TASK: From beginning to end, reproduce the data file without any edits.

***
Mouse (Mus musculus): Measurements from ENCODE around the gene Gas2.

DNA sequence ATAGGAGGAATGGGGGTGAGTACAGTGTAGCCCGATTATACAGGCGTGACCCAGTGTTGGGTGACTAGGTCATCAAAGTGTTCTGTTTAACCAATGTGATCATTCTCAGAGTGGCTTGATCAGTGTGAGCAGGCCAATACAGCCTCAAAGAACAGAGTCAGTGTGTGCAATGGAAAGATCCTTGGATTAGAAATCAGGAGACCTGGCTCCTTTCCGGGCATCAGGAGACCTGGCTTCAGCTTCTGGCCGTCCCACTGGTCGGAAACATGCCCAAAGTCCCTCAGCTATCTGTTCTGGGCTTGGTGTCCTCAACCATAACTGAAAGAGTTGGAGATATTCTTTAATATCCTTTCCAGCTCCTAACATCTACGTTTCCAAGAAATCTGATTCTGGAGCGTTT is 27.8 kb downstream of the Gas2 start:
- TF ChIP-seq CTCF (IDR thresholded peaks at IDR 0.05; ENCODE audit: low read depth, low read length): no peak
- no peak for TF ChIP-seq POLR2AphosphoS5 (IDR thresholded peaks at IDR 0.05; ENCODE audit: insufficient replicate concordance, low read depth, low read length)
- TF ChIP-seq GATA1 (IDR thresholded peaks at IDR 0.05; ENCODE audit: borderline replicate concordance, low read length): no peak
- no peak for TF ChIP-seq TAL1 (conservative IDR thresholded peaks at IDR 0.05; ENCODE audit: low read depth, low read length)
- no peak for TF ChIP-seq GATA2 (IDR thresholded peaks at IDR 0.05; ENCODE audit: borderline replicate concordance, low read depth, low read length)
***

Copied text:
Mouse (Mus musculus): Measurements from ENCODE around the gene Gas2.

DNA sequence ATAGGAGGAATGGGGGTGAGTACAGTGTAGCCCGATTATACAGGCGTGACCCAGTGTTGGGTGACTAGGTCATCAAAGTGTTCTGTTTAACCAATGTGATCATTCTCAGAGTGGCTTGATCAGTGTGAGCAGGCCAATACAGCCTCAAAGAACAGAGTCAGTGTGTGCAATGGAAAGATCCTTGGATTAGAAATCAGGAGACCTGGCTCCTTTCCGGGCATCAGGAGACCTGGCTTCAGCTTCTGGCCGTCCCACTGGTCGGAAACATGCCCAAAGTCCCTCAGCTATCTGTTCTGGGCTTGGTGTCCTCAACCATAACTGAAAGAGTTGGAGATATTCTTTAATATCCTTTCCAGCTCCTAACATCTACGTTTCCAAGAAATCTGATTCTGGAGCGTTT is 27.8 kb downstream of the Gas2 start:
- TF ChIP-seq CTCF (IDR thresholded peaks at IDR 0.05; ENCODE audit: low read depth, low read length): no peak
- no peak for TF ChIP-seq POLR2AphosphoS5 (IDR thresholded peaks at IDR 0.05; ENCODE audit: insufficient replicate concordance, low read depth, low read length)
- TF ChIP-seq GATA1 (IDR thresholded peaks at IDR 0.05; ENCODE audit: borderline replicate concordance, low read length): no peak
- no peak for TF ChIP-seq TAL1 (conservative IDR thresholded peaks at IDR 0.05; ENCODE audit: low read depth, low read length)
- no peak for TF ChIP-seq GATA2 (IDR thresholded peaks at IDR 0.05; ENCODE audit: borderline replicate concordance, low read depth, low read length)